The (Mouse) Empire Strikes Back

A UK company has been forced to give up seven domain names using the words “Star Wars”, following action by Lucasfilm which is owned by media giant, Disney. Limited, a fancy dress retailer from Berkshire, registered two of the addresses – and – in 2003 after Lucasfilm, the production company behind the Star Wars franchise, had allowed the registration of the domain name to lapse.  In 2014, registered five further domain names including:

  • uk
  • used the domains for 10 years as a means of directing web users to its Jokers Masquerade website, where it sold Star Wars costumes and merchandise.

Lucasfilm was bought by the Disney Corporation for $4.1bn (£2.6bn) in 2012.  The seventh film in the franchise called The Force Awakens is scheduled for release in December of this year. The film is one of the most anticipated films of recent times and the trailers for it have generated an unprecedented level of interest on the internet.

Lucasfilm demanded that surrender all of the domain names to it but refused and instead offered to transfer to Lucasfilm the domain on the condition that they could continue to use the and domains to sell Star Wars branded merchandise. However, Lucasfilm rejected the offer and instead referred the matter to Nominet, the company which manages .uk domain names in the UK.

Lucasfilm lodged a complaint with Nominet’s Dispute Resolution Service arguing that the domain names would cause confusion amongst internet users.  Lucasfilm pointed out that it had five UK Trademarks and one Community Trademark which had been registered between 1984 and 2001 all containing the words “Star Wars”. Lucasfilm said that although had legally acquired all of the Star Wars domain names, it claimed that was using those domains to attract users to its website to sell its goods and that had chosen to register those particular domain names in order to benefit from the “pulling power” of Lucasfilm’s Star Wars trademark and therefore was clearly taking advantage of that trademark for financial gain. argued that it had purchased the domain name in 2005 from a third party and that Lucasfilm who had owned the registration to in 2001 but had given its rights up later that year.  It therefore contended that Lucasfilm must have been aware of the domain names and the long delay in bringing this case suggested that it did not consider them to be important.

However, Nominet said that the delay in bringing the complaint had no bearing on the case as, unlike normal court proceedings, limitation periods did not apply to the Nominet Dispute Resolution Procedure.  Nominet concluded that’s use of the domain names had taken unfair advantage of or had been unfairly detrimental to Lucasfilm’s rights and that its use of the domain names had caused initial interest confusion which was considered to be an abusive registration in each case.  Steve Ormand, the Nominate Expert hearing the case stated that:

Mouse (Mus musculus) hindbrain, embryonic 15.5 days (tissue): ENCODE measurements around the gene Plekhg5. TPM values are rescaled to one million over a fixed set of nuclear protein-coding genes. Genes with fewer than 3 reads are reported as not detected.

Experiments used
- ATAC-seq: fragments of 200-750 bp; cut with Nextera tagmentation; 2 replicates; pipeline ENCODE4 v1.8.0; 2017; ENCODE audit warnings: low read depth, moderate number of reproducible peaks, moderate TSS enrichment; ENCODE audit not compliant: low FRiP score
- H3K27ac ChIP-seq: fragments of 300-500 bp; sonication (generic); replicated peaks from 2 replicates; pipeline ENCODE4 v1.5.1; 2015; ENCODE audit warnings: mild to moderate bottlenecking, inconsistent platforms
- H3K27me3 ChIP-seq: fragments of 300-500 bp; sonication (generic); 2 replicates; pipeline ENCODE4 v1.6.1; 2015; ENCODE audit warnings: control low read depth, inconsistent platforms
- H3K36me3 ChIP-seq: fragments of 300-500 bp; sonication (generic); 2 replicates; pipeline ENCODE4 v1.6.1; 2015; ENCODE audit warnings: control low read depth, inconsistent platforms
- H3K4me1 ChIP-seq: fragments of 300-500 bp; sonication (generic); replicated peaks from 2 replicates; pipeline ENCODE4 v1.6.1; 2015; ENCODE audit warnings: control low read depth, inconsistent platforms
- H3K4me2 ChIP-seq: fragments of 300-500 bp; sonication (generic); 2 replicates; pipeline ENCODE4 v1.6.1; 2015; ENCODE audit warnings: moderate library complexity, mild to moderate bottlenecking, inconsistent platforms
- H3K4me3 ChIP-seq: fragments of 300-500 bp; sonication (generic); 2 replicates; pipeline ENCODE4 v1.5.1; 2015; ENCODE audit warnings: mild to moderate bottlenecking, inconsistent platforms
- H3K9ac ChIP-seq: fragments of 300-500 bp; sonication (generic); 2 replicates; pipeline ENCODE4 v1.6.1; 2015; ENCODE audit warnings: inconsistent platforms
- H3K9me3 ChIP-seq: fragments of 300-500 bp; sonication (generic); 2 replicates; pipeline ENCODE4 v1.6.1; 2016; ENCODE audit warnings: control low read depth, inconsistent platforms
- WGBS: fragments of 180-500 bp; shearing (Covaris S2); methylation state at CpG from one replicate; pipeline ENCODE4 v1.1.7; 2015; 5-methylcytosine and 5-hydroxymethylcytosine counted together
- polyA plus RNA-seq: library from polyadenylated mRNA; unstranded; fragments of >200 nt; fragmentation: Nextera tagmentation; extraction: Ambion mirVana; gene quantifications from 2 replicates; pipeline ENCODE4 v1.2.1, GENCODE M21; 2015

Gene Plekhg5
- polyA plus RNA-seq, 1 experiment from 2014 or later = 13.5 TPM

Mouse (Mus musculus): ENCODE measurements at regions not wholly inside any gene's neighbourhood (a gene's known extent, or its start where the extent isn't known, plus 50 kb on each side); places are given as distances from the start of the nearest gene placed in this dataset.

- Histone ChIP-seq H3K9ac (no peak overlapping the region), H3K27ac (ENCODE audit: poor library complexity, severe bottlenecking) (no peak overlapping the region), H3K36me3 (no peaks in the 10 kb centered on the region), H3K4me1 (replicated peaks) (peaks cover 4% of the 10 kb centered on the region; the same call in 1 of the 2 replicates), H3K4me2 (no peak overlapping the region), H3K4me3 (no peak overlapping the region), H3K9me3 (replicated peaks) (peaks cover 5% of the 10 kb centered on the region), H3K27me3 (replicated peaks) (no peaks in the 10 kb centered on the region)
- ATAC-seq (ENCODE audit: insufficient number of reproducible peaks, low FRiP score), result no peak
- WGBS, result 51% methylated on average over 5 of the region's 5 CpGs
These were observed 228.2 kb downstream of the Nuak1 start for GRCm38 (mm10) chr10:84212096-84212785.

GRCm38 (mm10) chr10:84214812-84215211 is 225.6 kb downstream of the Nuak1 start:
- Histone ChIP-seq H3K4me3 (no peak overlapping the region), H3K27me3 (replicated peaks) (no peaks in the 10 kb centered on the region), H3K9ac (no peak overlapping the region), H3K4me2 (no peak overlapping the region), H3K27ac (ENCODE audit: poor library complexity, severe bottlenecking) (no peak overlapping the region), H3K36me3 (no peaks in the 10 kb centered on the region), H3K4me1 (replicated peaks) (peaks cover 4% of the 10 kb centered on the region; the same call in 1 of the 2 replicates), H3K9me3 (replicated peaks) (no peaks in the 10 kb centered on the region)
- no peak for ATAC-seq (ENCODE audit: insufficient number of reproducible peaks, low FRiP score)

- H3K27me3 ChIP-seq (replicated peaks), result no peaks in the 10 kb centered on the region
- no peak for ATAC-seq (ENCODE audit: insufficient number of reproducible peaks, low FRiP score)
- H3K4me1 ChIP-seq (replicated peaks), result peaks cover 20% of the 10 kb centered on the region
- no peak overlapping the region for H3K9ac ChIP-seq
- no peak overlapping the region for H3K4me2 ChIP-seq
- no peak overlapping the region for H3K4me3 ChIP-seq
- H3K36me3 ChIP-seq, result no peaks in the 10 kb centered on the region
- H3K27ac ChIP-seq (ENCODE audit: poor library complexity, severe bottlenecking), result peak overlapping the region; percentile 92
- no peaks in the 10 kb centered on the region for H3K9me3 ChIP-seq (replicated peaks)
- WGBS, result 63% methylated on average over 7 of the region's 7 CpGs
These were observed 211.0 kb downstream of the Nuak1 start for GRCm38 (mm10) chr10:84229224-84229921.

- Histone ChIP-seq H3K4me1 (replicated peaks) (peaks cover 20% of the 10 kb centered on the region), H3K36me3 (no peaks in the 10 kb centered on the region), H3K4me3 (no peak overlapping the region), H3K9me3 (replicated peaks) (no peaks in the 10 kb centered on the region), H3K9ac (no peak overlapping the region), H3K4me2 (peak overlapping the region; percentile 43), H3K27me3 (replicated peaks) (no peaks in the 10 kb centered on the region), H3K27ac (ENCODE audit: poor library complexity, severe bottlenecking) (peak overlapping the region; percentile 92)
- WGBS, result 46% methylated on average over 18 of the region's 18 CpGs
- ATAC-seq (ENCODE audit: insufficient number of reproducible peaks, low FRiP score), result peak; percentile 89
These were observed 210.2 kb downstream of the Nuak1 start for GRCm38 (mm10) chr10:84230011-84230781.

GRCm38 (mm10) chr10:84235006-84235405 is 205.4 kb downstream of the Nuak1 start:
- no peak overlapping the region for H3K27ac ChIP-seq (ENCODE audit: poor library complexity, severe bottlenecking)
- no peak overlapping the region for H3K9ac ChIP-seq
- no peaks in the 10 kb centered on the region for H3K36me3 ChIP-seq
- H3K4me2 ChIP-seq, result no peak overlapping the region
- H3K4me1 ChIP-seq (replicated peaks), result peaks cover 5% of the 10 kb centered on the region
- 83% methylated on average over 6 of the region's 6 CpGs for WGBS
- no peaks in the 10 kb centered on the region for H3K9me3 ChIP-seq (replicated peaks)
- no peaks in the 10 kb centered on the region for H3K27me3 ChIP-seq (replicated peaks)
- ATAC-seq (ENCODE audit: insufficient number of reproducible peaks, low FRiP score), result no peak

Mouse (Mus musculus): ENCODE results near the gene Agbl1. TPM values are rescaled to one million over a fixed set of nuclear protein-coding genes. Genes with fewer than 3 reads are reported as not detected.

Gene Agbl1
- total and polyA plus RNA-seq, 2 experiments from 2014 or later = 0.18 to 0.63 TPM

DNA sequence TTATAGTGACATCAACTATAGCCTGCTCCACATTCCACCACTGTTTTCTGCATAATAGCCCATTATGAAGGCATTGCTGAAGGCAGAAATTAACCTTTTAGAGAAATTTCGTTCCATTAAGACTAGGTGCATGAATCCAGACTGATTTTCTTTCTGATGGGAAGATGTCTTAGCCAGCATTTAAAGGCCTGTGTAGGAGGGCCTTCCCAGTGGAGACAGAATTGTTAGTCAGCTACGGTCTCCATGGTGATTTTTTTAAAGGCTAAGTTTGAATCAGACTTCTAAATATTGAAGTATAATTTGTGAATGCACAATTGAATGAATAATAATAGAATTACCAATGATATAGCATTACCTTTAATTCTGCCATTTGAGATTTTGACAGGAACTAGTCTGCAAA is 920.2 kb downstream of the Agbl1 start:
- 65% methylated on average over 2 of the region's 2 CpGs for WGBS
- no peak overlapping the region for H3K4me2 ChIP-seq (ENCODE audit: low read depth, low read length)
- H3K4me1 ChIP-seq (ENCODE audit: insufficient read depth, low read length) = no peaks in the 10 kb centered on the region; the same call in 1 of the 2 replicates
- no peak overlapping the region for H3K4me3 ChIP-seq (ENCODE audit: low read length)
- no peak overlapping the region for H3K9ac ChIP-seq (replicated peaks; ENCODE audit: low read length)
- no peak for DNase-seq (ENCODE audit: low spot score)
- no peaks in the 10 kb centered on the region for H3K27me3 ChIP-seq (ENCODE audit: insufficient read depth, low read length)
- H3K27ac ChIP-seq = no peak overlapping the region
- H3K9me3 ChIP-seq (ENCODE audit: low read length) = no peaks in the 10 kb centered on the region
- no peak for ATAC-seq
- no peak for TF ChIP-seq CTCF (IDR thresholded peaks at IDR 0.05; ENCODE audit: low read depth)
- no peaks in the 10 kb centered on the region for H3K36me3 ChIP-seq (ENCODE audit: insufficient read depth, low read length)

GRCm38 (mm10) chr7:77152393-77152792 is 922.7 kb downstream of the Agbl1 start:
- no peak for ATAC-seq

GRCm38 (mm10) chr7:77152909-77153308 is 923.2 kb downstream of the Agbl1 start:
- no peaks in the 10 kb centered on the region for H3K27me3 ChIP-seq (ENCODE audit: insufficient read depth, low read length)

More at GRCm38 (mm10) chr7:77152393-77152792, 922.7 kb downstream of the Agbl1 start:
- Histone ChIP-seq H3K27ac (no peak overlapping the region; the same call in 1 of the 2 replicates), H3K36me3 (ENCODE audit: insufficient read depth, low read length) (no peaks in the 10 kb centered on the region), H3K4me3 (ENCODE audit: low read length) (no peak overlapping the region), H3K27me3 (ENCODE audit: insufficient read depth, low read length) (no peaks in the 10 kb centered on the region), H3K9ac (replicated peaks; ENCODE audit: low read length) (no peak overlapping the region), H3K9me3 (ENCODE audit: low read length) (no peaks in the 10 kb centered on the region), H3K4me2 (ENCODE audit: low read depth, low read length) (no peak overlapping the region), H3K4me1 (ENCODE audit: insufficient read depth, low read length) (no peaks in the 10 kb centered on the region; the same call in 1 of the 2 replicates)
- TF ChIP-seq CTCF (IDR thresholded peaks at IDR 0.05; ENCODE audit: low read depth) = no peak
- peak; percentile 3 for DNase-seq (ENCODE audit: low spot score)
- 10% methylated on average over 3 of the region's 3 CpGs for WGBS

“The name Star Wars cannot refer to anyone else other than the Complainant [Lucasfilm] it is a unique term coined by the Complainant for the purposes of a science fiction filmed released in 1977 and enhanced as further films have been released.  It is highly likely in my view that any user searching for Star Wars and arriving at the Respondent’s [] website will have suffered initial interest confusion and falsely inferred a commercial connection with the Complainant.”

 Nominet therefore ruled in favour of Lucasfilm and directed that transfer all of the domain names to Lucasfilm.

However, this may not be the end of the matter as has a right of appeal under the Nominate Dispute Resolution Procedure which it has just exercised in the past few days.  The appeal will be heard before a three person panel who will review the original decision. So there may yet be a Return of The Jedi in this real life Star Wars saga.

This case is a good example of a brand owner utilising Nominet’s Dispute Resolution Service procedure to acquire registered domain names from imitators without incurring the expense of pursuing court proceedings for trademark infringement.

Picture of Luke Patel

Luke Patel

Luke Patel
Commercial Dispute Resolution Team
0113 227 9316

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